PIMP – Ken Bruen and Jason Starr

3 out of 5

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These fucking guys.  These guys, who write the most obnoxious, vile, despicable characters, characters whose motivations are solely sex, or money, or power – or, specific to this book, murky goals stirred from the incensed rages of a drug called PIMP – characters who seem to skirt by, thriving off those pursuits and the horrible ways they achieve them… and then actually make you interested in reading the damn story anyway.  These fucking guys.

PIMP, the next book in the Bust series, featuring sorta-kinda-wannabe drug kingpin (and notoriously small-wienered) Max Fischer, his on-again / off-again / hate-lover Angela, and all their many earned foes and associates, has Max post-jail, on the lam, plastic-surgeried and starting up a new empire in New York, thanks to the titular drug.  Meanwhile, because Bruen and Starr want to get cute, Angela, using her porn alias, is trying to weedle her way in to producing a TV show based on Bust, which, yeah, is the in-Max Fischer-universe book based on the first book’s events, the author of which is penning the sequels (…named just like their real universe sequels, of course) for Hard Case Crime.  Is Charles Ardai a character in the book?  Of course he is, and Bruen and Starr take the piss outta him too.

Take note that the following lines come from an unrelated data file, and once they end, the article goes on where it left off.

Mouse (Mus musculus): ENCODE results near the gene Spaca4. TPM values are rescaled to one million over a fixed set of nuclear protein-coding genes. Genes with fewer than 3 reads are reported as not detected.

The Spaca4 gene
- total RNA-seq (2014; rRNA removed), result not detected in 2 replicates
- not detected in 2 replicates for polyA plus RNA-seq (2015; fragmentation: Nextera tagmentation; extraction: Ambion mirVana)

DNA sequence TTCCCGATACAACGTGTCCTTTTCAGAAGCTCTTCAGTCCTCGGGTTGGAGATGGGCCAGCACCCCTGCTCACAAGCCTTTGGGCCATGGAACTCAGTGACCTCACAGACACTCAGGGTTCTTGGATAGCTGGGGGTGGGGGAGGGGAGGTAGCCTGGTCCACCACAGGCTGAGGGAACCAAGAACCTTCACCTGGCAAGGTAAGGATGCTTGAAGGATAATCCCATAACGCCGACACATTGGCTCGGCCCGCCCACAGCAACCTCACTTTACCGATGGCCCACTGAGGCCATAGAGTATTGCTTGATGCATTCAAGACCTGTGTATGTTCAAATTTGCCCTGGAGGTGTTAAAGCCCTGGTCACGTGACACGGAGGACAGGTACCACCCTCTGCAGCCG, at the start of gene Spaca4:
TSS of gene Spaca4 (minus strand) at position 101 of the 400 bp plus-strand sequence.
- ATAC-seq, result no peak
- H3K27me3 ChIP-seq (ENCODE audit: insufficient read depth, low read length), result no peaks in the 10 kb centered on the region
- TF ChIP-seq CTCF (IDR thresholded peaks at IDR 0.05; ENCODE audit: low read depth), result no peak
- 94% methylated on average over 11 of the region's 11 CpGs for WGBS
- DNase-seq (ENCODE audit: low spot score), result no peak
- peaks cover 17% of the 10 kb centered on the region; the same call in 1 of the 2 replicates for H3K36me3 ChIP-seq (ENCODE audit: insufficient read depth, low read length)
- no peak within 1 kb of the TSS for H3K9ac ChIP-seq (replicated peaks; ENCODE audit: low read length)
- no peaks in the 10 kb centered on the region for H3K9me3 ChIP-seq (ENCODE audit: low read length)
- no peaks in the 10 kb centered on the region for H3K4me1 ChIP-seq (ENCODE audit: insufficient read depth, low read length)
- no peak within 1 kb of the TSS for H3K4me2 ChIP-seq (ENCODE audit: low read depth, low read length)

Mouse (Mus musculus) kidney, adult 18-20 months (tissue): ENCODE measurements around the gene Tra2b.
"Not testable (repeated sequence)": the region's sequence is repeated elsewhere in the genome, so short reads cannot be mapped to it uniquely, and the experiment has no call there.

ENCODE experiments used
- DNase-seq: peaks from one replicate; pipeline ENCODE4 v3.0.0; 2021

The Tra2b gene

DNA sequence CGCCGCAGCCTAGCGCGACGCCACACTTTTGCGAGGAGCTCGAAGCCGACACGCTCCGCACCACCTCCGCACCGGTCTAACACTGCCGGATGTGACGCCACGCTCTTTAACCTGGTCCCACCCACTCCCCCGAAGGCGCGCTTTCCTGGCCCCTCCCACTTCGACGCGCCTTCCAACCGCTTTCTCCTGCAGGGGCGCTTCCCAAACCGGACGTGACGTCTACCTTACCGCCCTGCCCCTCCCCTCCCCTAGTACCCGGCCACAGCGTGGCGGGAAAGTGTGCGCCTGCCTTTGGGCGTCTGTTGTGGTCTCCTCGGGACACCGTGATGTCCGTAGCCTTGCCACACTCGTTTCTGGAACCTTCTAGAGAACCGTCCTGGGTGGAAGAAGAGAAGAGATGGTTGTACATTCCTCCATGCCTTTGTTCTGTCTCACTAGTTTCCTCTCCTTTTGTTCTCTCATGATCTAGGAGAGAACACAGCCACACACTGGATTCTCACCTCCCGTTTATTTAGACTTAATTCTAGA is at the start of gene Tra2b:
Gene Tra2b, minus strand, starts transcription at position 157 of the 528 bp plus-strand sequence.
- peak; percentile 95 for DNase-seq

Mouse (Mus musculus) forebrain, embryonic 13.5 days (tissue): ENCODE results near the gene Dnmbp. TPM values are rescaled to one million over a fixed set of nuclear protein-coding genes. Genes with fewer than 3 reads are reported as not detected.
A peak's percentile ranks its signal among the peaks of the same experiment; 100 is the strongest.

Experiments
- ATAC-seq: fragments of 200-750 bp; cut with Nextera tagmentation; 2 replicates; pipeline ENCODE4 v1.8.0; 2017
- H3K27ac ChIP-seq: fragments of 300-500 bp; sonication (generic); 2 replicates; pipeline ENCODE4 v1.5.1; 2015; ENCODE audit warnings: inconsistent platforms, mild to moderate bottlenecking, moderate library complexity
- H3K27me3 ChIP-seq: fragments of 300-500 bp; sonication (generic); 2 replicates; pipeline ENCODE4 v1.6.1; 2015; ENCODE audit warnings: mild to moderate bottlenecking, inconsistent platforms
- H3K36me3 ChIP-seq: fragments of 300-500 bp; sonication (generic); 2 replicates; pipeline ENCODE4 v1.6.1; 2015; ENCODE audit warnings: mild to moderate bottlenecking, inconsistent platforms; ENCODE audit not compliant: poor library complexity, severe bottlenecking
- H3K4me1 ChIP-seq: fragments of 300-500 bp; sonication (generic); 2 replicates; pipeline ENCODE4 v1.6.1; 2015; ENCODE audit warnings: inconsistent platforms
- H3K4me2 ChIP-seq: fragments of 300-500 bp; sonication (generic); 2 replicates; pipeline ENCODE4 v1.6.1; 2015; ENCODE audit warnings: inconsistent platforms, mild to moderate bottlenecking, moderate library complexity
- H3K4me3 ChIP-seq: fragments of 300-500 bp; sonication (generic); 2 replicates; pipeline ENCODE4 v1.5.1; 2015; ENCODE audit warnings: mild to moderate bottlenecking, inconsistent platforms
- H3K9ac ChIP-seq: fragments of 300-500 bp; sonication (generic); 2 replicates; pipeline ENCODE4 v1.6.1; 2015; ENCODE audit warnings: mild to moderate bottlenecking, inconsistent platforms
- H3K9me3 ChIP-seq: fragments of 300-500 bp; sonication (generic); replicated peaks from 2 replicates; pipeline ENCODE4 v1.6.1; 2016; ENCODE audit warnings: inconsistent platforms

Because PIMP shifts us to Hollywood dealings, our writers take the opportunity to place us neck-deep in TV and movie show references, and so-and-so namedrops, all to elevate the tone of know one knows what they’re talking about that pretty much necessitates every horrible event in the book.  Of which there are many, many, many.  So many that I shouldn’t be surprised when one more happens, but these guys, god dammit, they’re good at what they do, and the biggest joy of PIMP is the confluence of all of this awfulness into an utter mess of noir mistakes, amped up to 11.

But: it actually takes a while to get there.  And maybe too long, though once you’re there, it’s golden.  PIMP has to first gather the disparate horses, jumping around a timeline and from character to character, and pairing us with people at some rather uninteresting points in their narrative, just to shuttle them to the next scene.  It’s funny enough, but not being latched to a few core people but rather, like, six or seven of them, PIMP can start to feel like it’s just taking random potshots at media and its featured losers.  Thankfully, all is forgiven once you get to the good stuff.

I stared at PIMP for a while, somewhat reluctant to pick it up, knowing the mire of humanity that’d be featured within.  Sigh, but it’s goddamned worth it, and I’m on the hook for the next one.

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